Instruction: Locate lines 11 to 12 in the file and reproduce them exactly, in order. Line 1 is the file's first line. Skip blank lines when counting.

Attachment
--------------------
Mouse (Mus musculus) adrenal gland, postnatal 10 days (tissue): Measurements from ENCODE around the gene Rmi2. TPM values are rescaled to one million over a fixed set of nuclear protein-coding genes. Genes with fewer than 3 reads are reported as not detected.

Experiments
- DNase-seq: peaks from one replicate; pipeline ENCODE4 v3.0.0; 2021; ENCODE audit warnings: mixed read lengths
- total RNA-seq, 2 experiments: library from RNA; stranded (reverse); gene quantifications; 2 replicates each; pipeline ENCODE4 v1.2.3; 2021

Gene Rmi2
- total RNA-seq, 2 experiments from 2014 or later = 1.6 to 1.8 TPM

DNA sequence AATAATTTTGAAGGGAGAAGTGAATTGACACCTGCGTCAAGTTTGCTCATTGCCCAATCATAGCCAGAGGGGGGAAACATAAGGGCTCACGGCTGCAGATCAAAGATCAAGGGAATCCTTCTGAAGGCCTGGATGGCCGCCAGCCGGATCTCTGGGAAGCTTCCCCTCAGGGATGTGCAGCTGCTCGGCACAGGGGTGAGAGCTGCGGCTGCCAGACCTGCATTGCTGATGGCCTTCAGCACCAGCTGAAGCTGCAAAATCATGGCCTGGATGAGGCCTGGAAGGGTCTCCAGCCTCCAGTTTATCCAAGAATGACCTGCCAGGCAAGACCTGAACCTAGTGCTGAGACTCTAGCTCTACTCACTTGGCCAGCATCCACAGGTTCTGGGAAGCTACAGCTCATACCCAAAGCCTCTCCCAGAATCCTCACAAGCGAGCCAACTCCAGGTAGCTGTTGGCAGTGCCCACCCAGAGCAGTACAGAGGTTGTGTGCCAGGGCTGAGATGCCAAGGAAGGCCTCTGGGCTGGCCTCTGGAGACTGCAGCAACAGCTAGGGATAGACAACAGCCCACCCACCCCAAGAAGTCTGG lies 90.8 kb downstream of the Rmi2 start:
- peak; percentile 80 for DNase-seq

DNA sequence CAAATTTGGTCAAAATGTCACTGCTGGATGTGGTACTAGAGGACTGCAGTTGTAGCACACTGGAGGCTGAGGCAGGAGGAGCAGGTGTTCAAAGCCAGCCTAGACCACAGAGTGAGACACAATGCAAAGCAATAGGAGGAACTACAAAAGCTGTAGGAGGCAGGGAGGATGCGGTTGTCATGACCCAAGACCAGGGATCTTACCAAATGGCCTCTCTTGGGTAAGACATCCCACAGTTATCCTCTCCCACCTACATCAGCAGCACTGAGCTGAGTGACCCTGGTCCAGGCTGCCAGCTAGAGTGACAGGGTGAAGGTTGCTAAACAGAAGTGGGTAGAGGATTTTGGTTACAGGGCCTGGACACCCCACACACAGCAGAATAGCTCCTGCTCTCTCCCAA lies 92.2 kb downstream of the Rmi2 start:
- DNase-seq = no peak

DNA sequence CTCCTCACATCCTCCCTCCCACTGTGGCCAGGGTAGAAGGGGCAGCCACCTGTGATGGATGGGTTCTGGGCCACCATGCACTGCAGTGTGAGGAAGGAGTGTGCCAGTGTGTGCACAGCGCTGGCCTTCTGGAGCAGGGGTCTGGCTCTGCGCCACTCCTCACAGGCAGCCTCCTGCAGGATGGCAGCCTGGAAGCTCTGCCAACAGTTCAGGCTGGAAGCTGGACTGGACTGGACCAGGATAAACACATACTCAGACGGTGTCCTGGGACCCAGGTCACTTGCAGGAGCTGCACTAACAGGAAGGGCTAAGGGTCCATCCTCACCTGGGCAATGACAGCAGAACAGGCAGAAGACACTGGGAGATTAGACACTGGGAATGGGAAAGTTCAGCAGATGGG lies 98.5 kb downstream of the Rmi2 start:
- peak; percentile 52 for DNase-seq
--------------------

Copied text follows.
DNA sequence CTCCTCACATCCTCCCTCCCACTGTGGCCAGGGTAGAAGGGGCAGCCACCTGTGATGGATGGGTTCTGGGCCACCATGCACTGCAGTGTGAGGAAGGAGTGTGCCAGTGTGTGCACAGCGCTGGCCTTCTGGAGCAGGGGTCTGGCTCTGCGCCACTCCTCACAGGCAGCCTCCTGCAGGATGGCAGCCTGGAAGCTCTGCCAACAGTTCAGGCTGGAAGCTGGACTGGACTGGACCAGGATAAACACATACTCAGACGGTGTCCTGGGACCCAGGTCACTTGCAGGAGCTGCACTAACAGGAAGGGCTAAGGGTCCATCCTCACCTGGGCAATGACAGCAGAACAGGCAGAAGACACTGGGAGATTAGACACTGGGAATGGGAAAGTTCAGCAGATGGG lies 98.5 kb downstream of the Rmi2 start:
- peak; percentile 52 for DNase-seq